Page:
April 9, 2020 will go down in the history of the Federal Reserve as a watershed day. The Fed came out with a plethora of lending programs that cover all manner of assets and asset classes the likes of which have never been employed before in the Fed’s storied history. In essence, the Fed is answering the need for liquidity (read cash) in all corners of the economy. Much like Elizabeth Warren’s campaign catchphrase, “we’ve got a plan for that,” so too does the Fed. Worried about funding your PPP loans? The Fed has a plan for that. Worried about your other business borrowers too big to utilize the SBA PPP program? The Fed has a plan for that. Worried about liquidity in car loans, credit card balances, and other consumer credits? The Fed has a plan for that. And finally, we’re all worried about the impact of the recession on state and local governments to continue providing services that we rely on. Well, the Fed has a plan for that too. In the section below we provide more details on the new programs but think of them as vehicles providing liquidity directly to economic areas never before attempted by the Fed. They are trying to prevent a liquidity crisis from becoming a solvency crisis and these programs should help do that.
The programs the Fed announced yesterday for the most part utilize a clever way to leverage seed money provided to the Treasury in the recently passed CARES Act. For many of the programs mentioned below the Treasury is providing equity to a Fed-controlled Special Purpose Vehicle (SPV) which will then buy various loans and securities, or lend funds secured by various loans and securities. The equity provided by the Treasury will generally be leveraged 10x, thus, with $230 billion in Treasury-supplied capital, the Fed can leverage up to $2.3 trillion in loan purchases and funding. Oh, and the Treasury has another $220 billion from the CARES Act which can be leveraged into $2.2 trillion of additional Fed assistance. Some highlights of the new programs below:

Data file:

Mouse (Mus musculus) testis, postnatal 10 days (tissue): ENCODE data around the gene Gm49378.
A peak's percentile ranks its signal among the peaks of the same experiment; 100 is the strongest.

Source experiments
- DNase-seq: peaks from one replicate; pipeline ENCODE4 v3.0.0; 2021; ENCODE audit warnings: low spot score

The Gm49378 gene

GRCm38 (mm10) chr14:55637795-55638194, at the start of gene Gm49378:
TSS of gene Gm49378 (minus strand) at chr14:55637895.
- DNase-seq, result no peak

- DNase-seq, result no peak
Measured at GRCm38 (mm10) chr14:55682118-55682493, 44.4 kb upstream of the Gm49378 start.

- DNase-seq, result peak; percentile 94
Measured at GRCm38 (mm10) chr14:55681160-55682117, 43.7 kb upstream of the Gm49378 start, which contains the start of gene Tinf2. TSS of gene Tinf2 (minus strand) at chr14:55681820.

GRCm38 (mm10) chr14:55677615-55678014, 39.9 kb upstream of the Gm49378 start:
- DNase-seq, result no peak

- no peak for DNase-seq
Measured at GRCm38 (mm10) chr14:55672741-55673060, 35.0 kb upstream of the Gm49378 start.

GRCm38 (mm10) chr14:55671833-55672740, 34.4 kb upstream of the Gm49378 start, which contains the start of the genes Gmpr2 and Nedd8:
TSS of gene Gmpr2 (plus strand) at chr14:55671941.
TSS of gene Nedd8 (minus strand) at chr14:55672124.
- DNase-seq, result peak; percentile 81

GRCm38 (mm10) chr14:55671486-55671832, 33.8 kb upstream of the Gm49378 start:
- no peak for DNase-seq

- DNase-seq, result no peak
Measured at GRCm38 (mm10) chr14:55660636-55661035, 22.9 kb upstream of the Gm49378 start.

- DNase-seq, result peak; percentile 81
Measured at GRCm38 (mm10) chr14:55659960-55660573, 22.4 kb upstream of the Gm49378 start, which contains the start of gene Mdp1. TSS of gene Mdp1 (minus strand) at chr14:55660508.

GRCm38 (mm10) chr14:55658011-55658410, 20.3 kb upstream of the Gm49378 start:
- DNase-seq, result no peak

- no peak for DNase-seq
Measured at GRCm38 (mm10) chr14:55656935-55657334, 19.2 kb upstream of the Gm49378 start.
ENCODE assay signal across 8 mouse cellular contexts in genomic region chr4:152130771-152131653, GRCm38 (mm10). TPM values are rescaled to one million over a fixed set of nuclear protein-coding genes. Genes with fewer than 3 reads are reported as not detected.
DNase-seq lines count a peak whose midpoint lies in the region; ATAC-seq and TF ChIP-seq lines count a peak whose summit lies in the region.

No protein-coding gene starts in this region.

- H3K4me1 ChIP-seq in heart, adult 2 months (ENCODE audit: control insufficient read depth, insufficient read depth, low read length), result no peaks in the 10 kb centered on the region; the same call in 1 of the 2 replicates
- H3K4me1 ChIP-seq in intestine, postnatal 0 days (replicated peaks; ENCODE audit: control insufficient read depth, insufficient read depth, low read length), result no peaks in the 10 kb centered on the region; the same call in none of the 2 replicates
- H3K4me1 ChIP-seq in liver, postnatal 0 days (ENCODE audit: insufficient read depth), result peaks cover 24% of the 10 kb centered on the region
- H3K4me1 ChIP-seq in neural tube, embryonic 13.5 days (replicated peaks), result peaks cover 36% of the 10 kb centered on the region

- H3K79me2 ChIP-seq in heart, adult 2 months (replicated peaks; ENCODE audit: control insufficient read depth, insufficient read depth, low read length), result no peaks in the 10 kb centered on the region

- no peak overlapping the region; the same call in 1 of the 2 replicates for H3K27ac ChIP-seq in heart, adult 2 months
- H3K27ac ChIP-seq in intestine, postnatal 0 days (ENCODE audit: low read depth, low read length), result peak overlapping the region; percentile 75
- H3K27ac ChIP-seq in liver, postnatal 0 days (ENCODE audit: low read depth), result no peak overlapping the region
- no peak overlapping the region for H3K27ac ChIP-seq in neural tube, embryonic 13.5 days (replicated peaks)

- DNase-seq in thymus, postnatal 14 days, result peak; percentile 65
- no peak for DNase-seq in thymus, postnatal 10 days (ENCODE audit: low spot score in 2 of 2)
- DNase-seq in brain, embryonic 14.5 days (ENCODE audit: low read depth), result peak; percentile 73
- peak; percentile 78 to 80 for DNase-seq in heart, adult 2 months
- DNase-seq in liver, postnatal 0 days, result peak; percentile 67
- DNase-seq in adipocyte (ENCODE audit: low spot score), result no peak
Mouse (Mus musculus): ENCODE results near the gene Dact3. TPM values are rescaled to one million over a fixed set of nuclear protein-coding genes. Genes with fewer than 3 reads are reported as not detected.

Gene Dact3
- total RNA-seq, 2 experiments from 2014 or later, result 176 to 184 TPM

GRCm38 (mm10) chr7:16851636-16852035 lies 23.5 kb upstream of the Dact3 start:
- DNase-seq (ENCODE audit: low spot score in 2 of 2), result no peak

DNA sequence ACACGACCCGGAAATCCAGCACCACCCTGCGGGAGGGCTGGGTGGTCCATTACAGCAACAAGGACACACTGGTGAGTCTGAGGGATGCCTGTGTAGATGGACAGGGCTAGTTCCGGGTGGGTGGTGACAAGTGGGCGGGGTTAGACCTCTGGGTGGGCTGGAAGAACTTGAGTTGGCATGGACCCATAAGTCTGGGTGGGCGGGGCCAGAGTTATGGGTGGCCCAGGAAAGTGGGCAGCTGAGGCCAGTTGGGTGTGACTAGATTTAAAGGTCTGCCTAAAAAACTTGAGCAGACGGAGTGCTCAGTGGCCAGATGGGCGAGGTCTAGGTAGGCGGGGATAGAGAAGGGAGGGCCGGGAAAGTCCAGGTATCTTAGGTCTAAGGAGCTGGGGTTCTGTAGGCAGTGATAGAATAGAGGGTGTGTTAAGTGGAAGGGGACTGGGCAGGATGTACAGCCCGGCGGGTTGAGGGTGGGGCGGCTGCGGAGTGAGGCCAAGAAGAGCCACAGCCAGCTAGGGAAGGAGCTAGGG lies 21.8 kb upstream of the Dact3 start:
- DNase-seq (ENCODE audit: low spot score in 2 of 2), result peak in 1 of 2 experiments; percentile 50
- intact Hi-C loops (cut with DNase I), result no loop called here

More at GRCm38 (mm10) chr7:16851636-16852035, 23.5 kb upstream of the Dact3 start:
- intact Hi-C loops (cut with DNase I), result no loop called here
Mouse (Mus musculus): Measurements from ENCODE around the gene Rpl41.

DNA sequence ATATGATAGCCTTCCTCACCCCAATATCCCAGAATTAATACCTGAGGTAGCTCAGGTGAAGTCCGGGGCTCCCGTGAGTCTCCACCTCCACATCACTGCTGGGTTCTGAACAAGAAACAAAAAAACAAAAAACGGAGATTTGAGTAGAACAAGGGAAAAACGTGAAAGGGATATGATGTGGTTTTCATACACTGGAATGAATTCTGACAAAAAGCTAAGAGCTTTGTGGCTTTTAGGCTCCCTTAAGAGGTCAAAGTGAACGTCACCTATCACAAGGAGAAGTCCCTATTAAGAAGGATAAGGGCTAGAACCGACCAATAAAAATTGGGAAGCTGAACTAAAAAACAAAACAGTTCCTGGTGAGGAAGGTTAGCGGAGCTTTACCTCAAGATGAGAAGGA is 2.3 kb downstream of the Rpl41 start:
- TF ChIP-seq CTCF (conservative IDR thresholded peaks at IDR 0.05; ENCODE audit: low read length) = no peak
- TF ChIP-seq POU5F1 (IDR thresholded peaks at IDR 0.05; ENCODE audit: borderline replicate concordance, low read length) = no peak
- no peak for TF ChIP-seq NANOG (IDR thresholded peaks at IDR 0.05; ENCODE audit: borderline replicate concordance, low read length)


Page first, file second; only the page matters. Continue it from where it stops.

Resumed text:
- First, the Fed wants to bolster the effectiveness of the SBA Paycheck Protection Program (PPP) by supplying liquidity to participating financial institutions through term financing backed by PPP loans to small businesses. The PPP Liquidity Facility (PPPLF) will extend credit to eligible financial institutions that originate PPP loans, taking the loans as collateral at face value. The rate will be 0.35% and will be 0% risk-weighted.
- The Fed wants to ensure credit flows to small and mid-sized businesses with the purchase of up to $600 billion in business loans that have less than 10,000 employees or $2.5 billion or less in revenue through the Main Street Lending Program. Principal and interest payments will be deferred for one year. Banks may originate new Main Street loans or use Main Street loans to increase the size of existing business loans. Banks will retain a 5% share, selling the remaining 95% at par to the Main Street facility. Firms seeking Main Street loans must commit to make reasonable efforts to maintain payroll and retain workers. Borrowers must also follow compensation, stock repurchase, and dividend restrictions that apply to direct loan programs under the CARES Act. Firms that have taken advantage of the PPP may also take out Main Street loans.